“I’ve come to think of this trend as the ‘Slow Water’ movement. Like the Slow Food movement founded in Italy in the late 20th century in opposition to fast food and all its ills, Slow Water seeks to remedy the ways in which redirecting and speeding water off the land causes problems.
Slow Water mimics or collaborates with natural systems, restoring space for water to slow on land in wetlands, floodplains, mountain meadows, forests, tidal marshes, and mangroves. Slow Water is distributed, not centralised: think of the wet zones scattered throughout a wild watershed instead of a big dam and reservoir. It is also socially just: Slow Water doesn’t take water from some people to give to others, or protect some communities while pushing floods on to another. Slow Water gives communities agency to restore resilience to their local landscapes and revive local cultures. And in taking a systems-oriented approach, it simultaneously supports local water availability, flood control, natural carbon storage, and other-than-human life.”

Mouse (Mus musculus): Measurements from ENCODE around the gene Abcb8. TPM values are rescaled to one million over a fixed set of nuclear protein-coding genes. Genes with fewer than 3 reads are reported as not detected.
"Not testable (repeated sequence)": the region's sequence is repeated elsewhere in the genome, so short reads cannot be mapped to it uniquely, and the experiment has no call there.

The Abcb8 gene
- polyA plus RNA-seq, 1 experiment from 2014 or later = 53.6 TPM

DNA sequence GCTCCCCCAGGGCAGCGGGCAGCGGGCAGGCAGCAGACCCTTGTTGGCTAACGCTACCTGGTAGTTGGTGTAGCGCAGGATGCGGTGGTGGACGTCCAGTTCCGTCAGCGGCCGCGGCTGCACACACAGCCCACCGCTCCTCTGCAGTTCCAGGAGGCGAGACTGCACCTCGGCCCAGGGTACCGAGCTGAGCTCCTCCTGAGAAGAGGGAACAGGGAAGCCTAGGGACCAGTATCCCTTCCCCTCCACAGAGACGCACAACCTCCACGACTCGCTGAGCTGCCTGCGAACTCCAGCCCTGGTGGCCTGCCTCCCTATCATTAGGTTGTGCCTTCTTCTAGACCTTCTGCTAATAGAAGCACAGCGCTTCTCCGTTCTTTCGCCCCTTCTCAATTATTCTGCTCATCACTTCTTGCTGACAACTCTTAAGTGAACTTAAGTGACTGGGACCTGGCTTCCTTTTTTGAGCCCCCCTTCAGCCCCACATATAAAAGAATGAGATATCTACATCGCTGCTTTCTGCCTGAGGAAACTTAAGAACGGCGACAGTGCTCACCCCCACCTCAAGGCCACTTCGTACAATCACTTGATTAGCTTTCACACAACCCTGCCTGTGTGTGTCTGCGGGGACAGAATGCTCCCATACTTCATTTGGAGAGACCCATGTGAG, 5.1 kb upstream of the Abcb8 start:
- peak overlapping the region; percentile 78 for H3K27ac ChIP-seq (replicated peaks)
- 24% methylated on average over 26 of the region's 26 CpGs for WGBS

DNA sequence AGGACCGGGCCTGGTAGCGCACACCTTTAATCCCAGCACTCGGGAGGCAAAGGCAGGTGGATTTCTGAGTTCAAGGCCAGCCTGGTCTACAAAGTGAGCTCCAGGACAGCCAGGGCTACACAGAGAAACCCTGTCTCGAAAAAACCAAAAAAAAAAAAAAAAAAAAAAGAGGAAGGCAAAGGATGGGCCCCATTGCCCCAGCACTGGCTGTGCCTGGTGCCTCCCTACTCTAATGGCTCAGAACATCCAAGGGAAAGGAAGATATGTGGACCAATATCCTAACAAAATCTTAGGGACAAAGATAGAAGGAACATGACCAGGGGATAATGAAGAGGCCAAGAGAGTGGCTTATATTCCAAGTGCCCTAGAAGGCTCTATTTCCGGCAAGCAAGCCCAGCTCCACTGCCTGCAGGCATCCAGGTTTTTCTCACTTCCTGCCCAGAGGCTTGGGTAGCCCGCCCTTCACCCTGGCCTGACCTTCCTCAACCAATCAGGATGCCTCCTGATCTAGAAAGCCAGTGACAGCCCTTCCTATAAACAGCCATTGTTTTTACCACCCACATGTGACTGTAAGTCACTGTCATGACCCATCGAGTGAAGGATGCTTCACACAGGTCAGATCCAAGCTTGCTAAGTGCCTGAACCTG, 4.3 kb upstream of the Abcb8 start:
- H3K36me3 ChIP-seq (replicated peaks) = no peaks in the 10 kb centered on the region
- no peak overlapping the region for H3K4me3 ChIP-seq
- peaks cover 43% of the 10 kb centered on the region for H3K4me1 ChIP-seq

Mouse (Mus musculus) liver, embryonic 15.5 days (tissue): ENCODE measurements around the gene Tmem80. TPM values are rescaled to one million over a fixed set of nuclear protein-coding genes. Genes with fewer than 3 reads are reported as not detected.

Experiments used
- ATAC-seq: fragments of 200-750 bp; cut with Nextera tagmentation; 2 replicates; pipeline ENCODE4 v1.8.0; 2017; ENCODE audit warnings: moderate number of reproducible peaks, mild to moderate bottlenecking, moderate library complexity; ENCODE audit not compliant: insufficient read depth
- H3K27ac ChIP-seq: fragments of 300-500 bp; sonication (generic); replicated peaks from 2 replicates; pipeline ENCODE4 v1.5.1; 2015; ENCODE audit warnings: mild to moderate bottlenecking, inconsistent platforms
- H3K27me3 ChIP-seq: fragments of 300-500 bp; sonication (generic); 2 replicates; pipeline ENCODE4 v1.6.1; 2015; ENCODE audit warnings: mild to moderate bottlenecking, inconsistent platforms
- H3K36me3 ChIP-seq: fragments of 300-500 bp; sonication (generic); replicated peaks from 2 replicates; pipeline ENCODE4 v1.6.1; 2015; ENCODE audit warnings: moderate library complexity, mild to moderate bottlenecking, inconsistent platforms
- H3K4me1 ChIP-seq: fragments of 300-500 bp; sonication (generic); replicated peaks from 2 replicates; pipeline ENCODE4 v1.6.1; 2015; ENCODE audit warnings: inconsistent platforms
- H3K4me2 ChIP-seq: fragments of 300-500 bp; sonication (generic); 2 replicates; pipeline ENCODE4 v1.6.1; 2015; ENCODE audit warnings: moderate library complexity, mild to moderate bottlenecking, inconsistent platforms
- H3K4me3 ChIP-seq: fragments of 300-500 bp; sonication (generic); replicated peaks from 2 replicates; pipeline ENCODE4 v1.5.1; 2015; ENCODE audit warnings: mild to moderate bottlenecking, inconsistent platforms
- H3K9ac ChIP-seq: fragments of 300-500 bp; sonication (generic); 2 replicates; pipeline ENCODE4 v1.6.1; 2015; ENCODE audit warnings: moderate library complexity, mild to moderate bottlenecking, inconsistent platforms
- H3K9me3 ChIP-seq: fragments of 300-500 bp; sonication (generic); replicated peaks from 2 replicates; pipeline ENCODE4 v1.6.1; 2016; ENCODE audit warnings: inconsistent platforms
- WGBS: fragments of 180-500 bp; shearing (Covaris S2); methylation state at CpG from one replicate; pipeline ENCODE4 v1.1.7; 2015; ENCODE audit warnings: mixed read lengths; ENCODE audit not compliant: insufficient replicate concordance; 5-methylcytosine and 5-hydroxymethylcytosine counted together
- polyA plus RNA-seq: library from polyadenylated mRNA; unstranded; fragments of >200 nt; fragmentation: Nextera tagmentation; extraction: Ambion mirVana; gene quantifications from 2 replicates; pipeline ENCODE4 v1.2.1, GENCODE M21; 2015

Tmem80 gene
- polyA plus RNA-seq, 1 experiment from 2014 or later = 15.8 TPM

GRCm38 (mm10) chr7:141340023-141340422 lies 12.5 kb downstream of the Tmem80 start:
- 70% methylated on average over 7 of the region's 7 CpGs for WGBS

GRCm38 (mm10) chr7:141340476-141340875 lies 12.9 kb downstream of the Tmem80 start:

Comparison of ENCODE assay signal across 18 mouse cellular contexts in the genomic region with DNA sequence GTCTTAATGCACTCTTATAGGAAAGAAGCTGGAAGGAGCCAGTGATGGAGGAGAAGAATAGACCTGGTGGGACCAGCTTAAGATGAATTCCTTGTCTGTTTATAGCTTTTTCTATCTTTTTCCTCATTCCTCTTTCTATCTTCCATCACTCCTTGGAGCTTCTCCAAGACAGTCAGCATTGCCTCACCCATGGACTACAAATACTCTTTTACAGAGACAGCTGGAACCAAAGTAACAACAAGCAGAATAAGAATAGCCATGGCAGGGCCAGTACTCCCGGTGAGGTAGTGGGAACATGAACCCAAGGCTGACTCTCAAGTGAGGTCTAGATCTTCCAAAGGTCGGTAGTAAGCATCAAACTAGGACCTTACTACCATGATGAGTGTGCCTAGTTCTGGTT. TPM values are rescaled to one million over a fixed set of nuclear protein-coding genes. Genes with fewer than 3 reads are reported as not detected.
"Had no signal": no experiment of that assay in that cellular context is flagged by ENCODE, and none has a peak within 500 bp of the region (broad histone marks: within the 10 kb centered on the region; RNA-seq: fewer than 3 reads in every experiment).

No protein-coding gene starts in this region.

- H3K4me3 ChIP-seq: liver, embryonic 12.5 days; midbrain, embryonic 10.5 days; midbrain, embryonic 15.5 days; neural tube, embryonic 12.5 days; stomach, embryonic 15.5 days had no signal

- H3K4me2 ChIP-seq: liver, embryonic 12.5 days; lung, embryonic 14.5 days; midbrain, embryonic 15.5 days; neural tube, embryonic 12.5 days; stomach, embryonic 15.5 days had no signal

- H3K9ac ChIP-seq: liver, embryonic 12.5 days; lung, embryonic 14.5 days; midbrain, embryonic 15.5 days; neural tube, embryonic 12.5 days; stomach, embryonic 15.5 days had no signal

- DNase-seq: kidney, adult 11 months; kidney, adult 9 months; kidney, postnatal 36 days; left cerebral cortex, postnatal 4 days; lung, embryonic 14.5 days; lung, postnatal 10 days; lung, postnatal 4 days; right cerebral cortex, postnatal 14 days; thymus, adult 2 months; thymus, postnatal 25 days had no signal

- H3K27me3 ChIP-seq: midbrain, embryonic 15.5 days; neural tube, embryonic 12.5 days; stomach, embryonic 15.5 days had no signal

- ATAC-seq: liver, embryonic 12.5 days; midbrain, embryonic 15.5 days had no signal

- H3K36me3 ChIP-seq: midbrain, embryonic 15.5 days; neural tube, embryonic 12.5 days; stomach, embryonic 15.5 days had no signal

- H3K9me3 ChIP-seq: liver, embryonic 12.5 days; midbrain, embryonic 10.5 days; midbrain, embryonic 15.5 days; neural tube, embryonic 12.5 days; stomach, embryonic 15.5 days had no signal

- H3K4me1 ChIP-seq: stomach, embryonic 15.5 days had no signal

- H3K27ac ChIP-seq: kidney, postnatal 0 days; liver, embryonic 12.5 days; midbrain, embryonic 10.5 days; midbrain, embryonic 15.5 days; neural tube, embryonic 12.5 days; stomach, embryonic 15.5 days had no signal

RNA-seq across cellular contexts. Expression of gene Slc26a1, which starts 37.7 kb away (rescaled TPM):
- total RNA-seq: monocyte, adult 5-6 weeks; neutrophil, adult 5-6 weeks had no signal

“Environmentalists now refer to the late 1940s as the “Great Acceleration” – the period in which humanity’s impact on the planet increased exponentially.”
“Bioregionalism, whose tenets were articulated by the environmentalist Peter Berg in the 1970s, and which is widely visible in indigenous land practices, has to do with an awareness not only of the many life-forms of each place, but how they are interrelated, including with humans. Bioregionalist thought encompasses practices like habitat restoration and permaculture farming, but has a cultural element as well, since it asks us to identify as citizens of the bioregion as much as (if not more than) the state. Our “citizenship” in a bioregion means not only familiarity with the local ecology but a commitment to stewarding it together.”